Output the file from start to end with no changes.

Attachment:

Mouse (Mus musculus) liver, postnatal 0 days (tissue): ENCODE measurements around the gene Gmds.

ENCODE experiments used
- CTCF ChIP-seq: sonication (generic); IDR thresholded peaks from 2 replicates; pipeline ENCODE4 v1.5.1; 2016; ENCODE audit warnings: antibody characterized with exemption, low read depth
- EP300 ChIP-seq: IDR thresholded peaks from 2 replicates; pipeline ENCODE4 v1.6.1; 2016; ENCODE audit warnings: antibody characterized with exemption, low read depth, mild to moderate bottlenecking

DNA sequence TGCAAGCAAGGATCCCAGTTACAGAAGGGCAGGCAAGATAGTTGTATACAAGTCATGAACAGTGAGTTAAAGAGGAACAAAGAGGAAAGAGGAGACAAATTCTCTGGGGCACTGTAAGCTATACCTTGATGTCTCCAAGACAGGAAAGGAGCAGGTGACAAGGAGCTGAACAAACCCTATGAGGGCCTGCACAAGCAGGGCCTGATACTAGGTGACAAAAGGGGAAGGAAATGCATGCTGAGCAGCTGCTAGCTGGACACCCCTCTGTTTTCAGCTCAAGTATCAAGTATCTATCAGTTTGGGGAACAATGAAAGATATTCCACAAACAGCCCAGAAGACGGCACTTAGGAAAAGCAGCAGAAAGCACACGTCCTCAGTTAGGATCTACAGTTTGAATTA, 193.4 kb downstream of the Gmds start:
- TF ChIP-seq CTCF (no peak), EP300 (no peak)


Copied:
Mouse (Mus musculus) liver, postnatal 0 days (tissue): ENCODE measurements around the gene Gmds.

ENCODE experiments used
- CTCF ChIP-seq: sonication (generic); IDR thresholded peaks from 2 replicates; pipeline ENCODE4 v1.5.1; 2016; ENCODE audit warnings: antibody characterized with exemption, low read depth
- EP300 ChIP-seq: IDR thresholded peaks from 2 replicates; pipeline ENCODE4 v1.6.1; 2016; ENCODE audit warnings: antibody characterized with exemption, low read depth, mild to moderate bottlenecking

DNA sequence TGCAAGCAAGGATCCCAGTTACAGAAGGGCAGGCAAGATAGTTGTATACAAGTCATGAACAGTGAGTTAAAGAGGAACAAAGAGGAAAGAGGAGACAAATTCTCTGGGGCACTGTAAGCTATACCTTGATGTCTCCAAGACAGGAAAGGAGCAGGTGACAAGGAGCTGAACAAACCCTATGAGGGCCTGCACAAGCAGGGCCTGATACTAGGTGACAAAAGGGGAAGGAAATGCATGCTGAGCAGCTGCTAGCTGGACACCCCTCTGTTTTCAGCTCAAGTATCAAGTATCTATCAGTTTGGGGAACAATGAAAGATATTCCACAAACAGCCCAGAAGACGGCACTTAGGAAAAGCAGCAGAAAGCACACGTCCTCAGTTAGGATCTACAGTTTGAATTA, 193.4 kb downstream of the Gmds start:
- TF ChIP-seq CTCF (no peak), EP300 (no peak)